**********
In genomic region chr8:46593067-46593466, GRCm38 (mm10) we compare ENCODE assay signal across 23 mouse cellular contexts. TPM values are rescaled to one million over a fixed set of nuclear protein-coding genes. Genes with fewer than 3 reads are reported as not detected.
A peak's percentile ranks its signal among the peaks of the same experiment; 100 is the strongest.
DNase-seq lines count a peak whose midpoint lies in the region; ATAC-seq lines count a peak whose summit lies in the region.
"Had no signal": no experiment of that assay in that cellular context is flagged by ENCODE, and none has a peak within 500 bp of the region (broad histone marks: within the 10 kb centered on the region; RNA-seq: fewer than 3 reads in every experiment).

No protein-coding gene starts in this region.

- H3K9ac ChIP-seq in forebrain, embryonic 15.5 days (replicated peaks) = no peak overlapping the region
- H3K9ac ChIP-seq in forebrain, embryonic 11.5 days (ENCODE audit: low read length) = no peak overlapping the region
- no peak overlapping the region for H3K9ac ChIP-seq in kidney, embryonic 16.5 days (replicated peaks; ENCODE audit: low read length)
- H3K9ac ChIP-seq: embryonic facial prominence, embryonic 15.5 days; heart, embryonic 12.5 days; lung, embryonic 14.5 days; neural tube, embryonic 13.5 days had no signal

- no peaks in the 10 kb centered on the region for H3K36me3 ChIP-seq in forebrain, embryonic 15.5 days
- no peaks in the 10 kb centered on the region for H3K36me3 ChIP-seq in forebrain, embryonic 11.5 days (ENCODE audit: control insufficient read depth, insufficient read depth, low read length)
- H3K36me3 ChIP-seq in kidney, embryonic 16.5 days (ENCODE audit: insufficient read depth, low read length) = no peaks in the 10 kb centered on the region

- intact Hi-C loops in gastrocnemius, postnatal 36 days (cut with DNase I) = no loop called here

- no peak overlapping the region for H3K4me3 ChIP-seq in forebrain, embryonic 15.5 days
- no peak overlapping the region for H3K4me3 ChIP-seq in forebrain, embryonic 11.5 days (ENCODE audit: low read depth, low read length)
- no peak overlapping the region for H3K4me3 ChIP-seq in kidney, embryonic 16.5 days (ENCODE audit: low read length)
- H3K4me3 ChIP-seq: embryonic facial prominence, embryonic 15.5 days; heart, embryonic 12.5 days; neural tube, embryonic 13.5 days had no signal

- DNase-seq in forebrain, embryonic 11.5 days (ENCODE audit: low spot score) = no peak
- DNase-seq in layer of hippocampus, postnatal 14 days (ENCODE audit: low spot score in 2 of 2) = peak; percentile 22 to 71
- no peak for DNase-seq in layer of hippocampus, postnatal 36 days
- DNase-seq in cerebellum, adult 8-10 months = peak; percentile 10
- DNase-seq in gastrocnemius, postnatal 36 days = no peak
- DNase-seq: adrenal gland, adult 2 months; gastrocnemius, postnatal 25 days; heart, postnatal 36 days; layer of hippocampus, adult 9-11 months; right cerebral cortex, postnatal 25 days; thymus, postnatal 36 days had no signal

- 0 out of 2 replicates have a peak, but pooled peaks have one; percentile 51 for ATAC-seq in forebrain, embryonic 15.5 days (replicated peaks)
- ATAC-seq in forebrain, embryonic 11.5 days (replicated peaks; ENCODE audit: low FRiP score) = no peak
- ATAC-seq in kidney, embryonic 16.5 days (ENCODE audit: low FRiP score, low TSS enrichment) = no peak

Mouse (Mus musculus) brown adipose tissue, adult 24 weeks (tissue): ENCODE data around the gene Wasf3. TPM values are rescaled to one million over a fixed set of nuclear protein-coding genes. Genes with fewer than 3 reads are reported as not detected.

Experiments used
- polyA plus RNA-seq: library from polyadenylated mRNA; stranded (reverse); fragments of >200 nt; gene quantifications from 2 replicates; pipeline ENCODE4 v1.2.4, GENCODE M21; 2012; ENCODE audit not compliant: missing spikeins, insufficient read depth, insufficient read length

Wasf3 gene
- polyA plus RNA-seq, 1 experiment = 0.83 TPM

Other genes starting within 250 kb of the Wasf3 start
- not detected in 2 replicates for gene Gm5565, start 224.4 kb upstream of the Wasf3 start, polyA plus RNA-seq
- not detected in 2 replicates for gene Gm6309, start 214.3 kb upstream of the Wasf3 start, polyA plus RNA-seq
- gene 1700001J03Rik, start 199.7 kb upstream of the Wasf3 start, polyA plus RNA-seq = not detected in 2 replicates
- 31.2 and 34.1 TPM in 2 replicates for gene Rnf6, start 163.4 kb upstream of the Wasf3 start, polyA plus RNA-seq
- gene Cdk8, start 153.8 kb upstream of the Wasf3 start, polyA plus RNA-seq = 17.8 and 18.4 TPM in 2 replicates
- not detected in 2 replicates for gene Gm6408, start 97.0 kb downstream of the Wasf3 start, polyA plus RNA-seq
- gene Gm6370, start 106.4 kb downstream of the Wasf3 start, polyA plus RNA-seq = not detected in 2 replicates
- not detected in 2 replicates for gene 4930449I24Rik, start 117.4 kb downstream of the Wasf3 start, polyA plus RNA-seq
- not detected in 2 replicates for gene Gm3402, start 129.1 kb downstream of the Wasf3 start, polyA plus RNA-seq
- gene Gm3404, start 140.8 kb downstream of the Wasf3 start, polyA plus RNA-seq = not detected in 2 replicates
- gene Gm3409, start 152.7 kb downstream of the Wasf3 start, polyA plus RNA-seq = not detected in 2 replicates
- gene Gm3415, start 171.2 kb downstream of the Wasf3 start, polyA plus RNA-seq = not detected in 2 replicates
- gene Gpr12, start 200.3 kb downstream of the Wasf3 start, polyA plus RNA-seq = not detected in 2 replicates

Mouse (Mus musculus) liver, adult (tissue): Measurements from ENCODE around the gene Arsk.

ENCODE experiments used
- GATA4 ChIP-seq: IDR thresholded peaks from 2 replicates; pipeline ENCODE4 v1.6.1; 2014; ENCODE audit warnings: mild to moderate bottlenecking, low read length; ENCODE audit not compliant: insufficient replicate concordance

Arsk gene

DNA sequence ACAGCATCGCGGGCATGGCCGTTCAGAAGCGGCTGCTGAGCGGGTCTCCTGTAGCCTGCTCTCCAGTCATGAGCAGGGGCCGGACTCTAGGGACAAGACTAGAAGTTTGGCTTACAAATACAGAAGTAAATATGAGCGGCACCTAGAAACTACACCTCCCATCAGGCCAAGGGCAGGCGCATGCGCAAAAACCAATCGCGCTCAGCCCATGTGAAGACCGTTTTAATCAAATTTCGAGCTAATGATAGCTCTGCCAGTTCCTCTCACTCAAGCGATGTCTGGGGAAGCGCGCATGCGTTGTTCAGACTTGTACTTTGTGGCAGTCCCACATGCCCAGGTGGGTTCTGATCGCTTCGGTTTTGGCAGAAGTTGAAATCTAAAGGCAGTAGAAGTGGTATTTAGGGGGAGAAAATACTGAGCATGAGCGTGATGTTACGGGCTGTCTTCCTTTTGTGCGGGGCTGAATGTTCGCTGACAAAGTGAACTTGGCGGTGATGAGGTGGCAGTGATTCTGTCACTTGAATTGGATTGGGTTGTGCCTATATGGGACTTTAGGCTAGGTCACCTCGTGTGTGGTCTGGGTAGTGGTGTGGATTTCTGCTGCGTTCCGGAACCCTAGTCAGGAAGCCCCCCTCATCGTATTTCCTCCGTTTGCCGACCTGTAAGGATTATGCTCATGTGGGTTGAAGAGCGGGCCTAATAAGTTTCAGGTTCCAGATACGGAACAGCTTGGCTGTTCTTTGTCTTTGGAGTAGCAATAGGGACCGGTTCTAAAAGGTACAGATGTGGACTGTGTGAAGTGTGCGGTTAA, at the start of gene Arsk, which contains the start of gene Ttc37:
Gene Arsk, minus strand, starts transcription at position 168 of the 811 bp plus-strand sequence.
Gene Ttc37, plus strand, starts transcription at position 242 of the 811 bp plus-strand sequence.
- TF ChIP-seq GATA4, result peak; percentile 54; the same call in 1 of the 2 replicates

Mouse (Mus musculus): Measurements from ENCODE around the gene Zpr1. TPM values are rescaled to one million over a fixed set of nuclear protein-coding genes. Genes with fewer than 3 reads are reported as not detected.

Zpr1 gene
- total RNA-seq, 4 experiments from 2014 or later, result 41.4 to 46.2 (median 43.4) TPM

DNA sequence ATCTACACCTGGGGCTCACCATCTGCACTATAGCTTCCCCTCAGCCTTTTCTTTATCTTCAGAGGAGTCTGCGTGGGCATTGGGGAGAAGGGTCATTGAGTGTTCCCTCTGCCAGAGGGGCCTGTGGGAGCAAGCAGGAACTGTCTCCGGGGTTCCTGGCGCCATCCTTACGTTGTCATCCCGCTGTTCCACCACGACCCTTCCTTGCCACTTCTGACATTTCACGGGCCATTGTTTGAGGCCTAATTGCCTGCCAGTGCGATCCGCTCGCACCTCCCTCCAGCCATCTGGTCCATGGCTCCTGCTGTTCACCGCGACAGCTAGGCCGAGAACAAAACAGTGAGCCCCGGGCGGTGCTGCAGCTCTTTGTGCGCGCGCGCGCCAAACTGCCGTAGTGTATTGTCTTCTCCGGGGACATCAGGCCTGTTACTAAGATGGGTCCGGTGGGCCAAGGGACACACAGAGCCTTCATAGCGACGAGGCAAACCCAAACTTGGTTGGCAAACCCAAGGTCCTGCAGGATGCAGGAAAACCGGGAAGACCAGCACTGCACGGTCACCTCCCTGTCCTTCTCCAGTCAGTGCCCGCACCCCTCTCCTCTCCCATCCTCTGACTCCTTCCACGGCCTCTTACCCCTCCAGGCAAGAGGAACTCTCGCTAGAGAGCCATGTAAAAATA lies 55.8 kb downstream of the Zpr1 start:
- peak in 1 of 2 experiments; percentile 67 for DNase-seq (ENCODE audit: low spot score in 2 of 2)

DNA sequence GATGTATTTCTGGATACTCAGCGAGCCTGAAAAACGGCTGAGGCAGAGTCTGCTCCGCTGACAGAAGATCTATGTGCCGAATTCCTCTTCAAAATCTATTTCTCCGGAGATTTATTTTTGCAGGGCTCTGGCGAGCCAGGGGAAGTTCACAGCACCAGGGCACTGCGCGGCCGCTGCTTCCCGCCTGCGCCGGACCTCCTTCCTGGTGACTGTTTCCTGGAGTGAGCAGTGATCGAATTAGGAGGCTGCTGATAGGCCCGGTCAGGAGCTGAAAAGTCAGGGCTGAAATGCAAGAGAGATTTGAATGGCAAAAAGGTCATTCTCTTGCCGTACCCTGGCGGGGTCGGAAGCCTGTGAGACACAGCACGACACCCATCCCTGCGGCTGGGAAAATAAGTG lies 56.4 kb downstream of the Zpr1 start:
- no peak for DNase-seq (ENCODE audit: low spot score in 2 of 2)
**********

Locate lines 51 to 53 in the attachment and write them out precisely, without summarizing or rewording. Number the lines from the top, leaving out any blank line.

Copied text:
Gene Arsk, minus strand, starts transcription at position 168 of the 811 bp plus-strand sequence.
Gene Ttc37, plus strand, starts transcription at position 242 of the 811 bp plus-strand sequence.
- TF ChIP-seq GATA4, result peak; percentile 54; the same call in 1 of the 2 replicates